Newman, who came within 2,200 votes of ousting Lipinski in 2018, crafted a formidable and well-funded campaign operation for the rematch. Her turnout operation knocked over 100,000 doors and she nabbed early endorsements from nearly every high-profile progressive, including Sen. Bernie Sanders (I-Vt.) and Rep. Alexandria Ocasio-Cortez (D-N.Y.).
That support helped Newman tap a groundswell of grassroots donors from around the country. She raised upwards of $1.6 million and was outspending Lipinski by a two-to-one margin on the air.
A coalition of women’s groups, including EMILY’s List and NARAL Pro-Choice, funneled $1 million into TV ads to help Newman, but Lipinski was left to fend for himself on the airwaves, a dynamic that made his team nervous heading into the election.
In a statement Tuesday night, NARAL President Ilyse Hogue hailed the victory as a “culmination of years of work to unseat an entrenched incumbent.”
“Voters across the country are in no mind to stand by as their elected officials throw women and families under the bus,” she said.
There were some serious warning signs for Lipinski in the buildup to Tuesday night. He getting slammed on the airwaves and his supporters became nervous enough that they sent what appeared to be automated text messages to GOP voters urging them to “stop” Newman by pulling a Democratic ballot.
Newman may also have benefited from a decrease in turnout caused by fears over the rapid spread of the coronavirus. Lipinski, a product of Chicago’s machine politics, likely held an advantage with older voters, who are disproportionately at risk for contracting the virus and perhaps more likely to stay home.
The district spans from the southwest side of Chicago, where Lipinski’s support is strong, out to the western suburbs, where Newman’s base resides.
Lipinski, has long been atop liberal target lists for positions he has held throughout his career. He voted against the Affordable Care Act, the Defense of Marriage Act and has voted to defund Planned Parenthood.
“We desperately need positive change here,” Newman told reporters in a call last week. “What I hear in all 350 of my meet-and-greets we’ve had over the last year is the same thing: We need a real Democrat with a real plan.”
Yet Lipinski pitched himself as in line with the district’s voters and cast Newman as too extreme, citing her support for “Medicare for All” and the Green New Deal.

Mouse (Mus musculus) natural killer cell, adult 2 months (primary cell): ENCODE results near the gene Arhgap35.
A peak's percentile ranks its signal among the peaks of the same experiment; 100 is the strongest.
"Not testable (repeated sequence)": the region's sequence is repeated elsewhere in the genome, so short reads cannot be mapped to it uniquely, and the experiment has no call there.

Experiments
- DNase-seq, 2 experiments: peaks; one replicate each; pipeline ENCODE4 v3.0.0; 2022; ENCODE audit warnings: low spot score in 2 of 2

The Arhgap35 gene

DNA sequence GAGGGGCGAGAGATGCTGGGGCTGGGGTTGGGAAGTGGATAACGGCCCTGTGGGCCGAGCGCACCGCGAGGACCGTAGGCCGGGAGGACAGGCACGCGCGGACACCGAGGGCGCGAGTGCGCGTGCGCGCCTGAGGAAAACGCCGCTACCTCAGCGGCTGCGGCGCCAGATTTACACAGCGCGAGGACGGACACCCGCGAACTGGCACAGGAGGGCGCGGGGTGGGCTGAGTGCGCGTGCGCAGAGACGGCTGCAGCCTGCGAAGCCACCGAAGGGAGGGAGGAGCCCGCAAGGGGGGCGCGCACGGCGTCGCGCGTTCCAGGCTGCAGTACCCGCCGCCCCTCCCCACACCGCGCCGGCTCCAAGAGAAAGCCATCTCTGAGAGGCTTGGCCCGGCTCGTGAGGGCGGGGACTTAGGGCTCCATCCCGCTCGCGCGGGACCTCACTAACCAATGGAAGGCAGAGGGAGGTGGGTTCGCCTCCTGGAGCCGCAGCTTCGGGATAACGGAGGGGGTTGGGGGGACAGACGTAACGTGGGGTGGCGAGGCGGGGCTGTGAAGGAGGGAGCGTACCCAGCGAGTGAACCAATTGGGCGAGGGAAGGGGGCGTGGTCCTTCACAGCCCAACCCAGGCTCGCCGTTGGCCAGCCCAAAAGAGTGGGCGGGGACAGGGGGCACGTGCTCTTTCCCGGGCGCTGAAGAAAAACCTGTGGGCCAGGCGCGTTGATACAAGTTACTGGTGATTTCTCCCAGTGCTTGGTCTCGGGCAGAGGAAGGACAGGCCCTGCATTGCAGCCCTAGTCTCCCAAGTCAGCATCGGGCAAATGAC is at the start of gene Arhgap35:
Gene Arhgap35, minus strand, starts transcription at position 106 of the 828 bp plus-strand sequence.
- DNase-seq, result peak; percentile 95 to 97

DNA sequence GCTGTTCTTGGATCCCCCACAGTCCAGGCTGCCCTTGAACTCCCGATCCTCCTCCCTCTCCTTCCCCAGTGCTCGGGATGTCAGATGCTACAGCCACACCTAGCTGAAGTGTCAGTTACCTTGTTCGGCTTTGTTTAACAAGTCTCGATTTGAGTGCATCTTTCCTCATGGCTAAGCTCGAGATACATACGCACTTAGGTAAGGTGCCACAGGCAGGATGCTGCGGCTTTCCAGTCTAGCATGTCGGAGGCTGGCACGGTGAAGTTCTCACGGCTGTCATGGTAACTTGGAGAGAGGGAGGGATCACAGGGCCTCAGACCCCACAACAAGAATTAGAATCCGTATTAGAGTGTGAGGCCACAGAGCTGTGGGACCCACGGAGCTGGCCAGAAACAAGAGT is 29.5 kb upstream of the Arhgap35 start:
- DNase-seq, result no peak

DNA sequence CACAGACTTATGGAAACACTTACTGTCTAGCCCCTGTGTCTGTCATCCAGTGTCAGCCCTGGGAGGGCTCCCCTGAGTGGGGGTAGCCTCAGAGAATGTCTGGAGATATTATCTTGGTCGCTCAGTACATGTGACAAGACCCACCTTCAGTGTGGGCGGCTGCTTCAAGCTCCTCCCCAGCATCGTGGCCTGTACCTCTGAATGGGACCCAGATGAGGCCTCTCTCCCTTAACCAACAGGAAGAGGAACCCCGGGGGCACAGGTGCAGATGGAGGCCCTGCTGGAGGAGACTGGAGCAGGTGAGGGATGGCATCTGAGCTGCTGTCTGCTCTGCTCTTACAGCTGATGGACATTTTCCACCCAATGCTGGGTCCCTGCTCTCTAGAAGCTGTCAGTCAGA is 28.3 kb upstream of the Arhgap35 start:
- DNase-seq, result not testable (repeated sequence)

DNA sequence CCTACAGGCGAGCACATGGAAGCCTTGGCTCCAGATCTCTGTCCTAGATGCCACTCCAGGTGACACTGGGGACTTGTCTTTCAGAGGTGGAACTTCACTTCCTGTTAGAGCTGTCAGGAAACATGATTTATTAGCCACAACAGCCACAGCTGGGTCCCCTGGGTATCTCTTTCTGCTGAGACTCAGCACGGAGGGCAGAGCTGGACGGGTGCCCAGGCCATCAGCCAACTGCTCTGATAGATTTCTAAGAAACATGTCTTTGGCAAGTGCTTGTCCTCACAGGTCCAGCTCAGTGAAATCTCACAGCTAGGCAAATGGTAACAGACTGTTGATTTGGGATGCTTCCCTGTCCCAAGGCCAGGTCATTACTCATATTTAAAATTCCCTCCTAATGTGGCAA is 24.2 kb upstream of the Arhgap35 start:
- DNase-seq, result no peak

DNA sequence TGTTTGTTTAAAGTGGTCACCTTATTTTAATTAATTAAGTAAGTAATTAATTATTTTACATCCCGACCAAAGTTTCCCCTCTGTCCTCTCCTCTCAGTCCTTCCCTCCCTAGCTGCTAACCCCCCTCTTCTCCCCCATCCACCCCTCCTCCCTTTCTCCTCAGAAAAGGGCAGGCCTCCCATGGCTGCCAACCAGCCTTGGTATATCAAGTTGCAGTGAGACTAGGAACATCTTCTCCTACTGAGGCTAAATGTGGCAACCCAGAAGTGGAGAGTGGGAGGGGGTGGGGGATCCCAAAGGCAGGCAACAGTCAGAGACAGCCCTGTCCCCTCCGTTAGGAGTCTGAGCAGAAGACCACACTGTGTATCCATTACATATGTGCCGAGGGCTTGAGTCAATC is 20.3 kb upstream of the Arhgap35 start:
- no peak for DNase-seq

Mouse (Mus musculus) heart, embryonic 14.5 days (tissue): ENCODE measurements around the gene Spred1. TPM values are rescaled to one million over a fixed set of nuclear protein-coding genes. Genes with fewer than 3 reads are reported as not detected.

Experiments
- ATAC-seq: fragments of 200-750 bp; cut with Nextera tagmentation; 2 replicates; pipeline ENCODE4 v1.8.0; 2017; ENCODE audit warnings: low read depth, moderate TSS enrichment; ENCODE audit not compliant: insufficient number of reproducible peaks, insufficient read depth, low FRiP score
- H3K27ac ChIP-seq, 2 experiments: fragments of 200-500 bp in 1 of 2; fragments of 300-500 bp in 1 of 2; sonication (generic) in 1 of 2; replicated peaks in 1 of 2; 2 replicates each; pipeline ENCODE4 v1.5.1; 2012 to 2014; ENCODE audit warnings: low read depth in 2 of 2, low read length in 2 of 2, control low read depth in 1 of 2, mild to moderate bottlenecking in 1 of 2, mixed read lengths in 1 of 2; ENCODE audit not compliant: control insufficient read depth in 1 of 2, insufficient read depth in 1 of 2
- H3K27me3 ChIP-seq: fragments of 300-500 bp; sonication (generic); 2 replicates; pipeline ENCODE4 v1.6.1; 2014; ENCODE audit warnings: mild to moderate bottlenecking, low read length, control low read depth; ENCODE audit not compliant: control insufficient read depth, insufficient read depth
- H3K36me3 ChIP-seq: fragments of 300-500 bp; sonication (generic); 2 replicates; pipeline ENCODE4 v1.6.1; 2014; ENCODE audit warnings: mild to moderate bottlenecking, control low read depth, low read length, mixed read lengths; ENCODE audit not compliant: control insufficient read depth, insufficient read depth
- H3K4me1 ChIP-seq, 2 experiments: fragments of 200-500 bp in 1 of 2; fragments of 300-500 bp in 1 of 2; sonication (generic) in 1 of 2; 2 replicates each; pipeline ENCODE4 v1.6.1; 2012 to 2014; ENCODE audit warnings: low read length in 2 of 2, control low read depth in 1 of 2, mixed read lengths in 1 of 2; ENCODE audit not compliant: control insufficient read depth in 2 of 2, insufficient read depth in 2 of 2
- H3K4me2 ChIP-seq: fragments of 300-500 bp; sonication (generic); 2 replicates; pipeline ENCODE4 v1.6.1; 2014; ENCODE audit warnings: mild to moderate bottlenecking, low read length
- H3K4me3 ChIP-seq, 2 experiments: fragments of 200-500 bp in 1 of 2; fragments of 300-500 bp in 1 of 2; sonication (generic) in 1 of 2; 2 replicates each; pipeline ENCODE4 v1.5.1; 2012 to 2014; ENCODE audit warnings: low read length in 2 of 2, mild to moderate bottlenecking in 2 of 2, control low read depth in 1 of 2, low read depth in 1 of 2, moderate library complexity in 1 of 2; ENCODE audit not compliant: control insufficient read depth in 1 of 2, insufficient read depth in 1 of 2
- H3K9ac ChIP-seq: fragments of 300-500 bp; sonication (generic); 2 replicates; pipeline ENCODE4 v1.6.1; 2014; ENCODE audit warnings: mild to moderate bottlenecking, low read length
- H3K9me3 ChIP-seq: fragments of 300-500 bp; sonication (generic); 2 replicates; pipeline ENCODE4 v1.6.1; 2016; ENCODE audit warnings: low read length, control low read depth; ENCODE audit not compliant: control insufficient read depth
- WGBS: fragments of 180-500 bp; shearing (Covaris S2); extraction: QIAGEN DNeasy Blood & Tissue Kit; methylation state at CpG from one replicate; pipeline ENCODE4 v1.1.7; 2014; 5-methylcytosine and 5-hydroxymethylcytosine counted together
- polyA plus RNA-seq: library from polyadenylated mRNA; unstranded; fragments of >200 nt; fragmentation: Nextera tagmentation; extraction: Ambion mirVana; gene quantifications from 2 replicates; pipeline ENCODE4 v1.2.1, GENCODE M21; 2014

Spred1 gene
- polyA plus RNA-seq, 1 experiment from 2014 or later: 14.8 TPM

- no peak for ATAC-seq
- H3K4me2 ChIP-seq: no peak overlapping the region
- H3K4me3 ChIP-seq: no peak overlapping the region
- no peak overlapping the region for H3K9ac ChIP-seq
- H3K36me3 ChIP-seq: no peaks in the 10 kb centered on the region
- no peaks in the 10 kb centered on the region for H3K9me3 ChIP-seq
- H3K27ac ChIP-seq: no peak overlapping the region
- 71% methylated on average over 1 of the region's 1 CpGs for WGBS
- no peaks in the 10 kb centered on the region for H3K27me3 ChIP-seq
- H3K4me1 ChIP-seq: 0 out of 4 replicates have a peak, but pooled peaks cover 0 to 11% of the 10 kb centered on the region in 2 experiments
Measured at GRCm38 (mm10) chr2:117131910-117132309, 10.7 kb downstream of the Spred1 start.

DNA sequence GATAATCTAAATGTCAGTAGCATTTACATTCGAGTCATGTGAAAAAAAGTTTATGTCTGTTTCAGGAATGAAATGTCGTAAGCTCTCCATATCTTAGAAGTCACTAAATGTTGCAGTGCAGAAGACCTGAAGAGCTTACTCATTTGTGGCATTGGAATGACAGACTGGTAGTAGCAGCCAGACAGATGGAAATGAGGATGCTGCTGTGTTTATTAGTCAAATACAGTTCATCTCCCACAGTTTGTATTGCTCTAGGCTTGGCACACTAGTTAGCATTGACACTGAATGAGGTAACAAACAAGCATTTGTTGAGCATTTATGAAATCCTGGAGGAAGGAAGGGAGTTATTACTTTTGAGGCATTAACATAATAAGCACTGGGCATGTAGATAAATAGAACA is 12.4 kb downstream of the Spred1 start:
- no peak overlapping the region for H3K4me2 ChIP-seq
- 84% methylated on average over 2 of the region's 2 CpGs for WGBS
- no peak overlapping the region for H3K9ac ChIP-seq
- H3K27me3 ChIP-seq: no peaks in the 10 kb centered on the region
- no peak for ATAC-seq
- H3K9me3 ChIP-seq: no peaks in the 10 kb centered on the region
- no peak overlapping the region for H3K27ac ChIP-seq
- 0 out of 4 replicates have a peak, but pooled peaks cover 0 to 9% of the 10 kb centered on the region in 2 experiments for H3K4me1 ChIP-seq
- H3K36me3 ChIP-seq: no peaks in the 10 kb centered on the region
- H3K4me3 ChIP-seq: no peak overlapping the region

“We should remain focused on what’s important,” he told reporters in an interview last week in the Capitol. “What really holds us all together as Democrats: the type of agenda that we have had in the House with our majority in this Congress.”
Newman’s campaign message relied less on touting her liberal policy positions and more on painting Lipinski as ineffective. She stressed her plans to make health care affordable, better transportation in the district and reduce gun violence.
The district leans heavily Democratic but Lipinski was likely able to hang onto it in part because of his ties to the Chicago political machine. He won the seat in 2004 after his father, then-Rep. Bill Lipinski, announced a surprise retirement a few months before the election and persuaded local Democratic committeemen to place his son on the ballot in his place.
Newman’s victory is a huge win for the progressive movement, providing them with crucial momentum at a time when their leading presidential candidate is floundering.
On Super Tuesday, two left-leaning challengers failed to push past more moderate candidates in Senate primaries in North Carolina and Texas. And another huge loss came in South Texas when Jessica Cisneros, a 26-year-old immigration attorney failed to dislodge moderate Democratic Rep. Henry Cuellar, who has also opposed abortion rights and once had a A rating from the National Rifle Association.
Now liberal groups will enter the next crop of primaries with tangible excitement. The Progressive Change Campaign Committee sent out a fundraising plea late Tuesday night, touting Newman’s win and urging supporters to donate to other progressive candidates.
Progressives may also draw encouragement from other Illinois results. Longtime Democratic Rep. Bill Foster faced a closer-than-expected primary challenge from an under-funded local official who advocated for the Green New Deal and Medicare for All.
In the coming months, several members of the Congressional Black Caucus face upstart primary challengers, many of whom are making a generational argument.
Rep. Joyce Beatty (D-Ohio) was supposed to face off Tuesday against Morgan Harper, a consumer advocate backed by Justice Democrats, before Ohio Gov. Mike DeWine ordered polling places shuttered out of concern for the coronavirus.
The Justice Democrats are also backing challengers to Reps. Eliot Engel (D-N.Y.), Richie Neal (D-Mass.) and Lacy Clay (D-Mo.).